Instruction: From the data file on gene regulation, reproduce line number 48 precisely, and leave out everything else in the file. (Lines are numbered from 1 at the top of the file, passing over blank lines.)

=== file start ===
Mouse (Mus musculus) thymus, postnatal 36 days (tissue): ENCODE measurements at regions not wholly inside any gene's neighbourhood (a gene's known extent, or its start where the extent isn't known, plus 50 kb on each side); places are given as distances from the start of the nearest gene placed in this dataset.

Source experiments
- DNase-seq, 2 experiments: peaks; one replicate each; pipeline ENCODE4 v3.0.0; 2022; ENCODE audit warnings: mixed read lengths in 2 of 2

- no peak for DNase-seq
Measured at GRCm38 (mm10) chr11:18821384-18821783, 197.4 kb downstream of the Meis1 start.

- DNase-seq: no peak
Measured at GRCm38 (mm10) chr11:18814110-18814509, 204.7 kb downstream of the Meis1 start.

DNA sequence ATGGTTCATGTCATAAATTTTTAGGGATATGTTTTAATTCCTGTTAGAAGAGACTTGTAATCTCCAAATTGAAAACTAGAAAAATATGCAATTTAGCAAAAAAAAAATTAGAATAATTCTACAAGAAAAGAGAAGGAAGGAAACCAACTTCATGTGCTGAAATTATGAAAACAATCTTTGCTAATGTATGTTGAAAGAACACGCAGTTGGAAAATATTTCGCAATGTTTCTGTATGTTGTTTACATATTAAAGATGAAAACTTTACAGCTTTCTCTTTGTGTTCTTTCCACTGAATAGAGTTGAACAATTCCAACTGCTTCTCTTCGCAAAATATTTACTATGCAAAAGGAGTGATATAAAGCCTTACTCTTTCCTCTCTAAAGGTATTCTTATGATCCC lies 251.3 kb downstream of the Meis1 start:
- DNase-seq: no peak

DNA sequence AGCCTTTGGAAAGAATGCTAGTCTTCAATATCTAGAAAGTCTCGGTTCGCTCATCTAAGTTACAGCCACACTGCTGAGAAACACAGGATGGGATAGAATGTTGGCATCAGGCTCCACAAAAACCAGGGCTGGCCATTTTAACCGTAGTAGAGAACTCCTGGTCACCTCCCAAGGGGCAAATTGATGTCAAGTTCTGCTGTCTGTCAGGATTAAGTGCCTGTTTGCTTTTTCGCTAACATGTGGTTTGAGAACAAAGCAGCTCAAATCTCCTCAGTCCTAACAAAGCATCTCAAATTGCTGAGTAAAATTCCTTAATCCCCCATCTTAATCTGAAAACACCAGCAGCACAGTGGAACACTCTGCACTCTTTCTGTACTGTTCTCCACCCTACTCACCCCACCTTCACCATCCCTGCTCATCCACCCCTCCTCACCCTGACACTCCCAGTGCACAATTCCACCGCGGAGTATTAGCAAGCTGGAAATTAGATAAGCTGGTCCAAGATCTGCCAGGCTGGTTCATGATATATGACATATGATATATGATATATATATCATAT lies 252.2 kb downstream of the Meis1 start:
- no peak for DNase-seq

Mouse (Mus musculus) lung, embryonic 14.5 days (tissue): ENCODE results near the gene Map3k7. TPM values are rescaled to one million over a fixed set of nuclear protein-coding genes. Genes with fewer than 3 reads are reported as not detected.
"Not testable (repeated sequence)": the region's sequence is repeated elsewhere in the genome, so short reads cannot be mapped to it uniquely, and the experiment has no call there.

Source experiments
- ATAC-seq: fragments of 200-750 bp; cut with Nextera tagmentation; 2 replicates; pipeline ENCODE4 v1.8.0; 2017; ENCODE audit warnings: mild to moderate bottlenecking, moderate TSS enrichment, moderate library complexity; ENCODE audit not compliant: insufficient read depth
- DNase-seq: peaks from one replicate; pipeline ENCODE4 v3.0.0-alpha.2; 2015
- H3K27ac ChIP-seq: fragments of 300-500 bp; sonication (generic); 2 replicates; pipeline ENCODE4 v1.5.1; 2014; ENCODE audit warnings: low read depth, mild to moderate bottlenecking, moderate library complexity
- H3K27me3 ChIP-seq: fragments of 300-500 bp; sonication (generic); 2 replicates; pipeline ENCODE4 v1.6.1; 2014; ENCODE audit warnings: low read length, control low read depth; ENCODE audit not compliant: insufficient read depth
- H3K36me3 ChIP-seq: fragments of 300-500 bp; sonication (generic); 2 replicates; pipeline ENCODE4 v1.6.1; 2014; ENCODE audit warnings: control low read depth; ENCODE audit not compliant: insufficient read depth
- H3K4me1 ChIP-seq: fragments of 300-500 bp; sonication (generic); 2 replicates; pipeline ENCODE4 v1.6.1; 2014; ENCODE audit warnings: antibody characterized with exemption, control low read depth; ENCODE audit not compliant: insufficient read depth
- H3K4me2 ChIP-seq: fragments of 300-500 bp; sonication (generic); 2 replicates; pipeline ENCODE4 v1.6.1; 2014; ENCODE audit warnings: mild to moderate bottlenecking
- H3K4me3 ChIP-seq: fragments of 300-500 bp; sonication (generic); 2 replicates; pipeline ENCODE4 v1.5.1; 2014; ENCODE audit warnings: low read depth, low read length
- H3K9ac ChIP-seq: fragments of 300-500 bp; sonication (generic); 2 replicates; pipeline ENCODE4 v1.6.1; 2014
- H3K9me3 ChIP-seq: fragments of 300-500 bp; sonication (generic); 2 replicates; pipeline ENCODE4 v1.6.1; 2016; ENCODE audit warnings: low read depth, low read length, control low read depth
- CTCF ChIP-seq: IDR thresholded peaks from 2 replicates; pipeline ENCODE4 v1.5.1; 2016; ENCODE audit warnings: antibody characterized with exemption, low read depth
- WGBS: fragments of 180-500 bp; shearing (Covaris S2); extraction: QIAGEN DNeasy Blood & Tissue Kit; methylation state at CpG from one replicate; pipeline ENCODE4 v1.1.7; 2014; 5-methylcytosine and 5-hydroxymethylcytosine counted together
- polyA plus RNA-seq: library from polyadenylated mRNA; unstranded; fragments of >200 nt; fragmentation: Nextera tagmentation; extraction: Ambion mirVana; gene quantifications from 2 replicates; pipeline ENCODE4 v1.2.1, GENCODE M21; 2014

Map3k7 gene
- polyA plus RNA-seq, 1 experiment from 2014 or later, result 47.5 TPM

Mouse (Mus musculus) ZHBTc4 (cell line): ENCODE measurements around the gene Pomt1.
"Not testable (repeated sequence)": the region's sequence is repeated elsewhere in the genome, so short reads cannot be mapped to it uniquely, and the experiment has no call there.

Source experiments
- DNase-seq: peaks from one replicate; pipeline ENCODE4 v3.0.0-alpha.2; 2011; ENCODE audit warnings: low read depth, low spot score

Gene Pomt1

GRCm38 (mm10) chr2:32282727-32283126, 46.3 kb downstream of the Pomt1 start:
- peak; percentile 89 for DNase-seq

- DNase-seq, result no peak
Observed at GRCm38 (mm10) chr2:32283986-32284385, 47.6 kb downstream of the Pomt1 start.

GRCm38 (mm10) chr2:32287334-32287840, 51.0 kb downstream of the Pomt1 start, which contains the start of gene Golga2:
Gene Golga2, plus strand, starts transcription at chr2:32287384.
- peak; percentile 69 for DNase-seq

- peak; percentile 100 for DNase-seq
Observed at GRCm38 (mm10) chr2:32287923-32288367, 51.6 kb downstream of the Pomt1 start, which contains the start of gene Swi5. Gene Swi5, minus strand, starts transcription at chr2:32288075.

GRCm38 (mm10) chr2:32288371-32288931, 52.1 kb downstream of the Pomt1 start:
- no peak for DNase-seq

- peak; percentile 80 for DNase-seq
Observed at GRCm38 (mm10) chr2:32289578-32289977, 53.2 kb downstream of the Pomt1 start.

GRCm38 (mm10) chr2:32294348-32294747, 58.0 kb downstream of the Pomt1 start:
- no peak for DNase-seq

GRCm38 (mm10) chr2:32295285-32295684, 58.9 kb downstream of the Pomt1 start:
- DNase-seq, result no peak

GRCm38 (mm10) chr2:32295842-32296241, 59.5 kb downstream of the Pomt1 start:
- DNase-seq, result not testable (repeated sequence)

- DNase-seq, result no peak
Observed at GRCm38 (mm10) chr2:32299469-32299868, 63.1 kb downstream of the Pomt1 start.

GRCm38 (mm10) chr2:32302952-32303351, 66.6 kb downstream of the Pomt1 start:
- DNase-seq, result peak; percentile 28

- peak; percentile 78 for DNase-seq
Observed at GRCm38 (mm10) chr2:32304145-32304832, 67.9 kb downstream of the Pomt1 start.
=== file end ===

GRCm38 (mm10) chr2:32294348-32294747, 58.0 kb downstream of the Pomt1 start: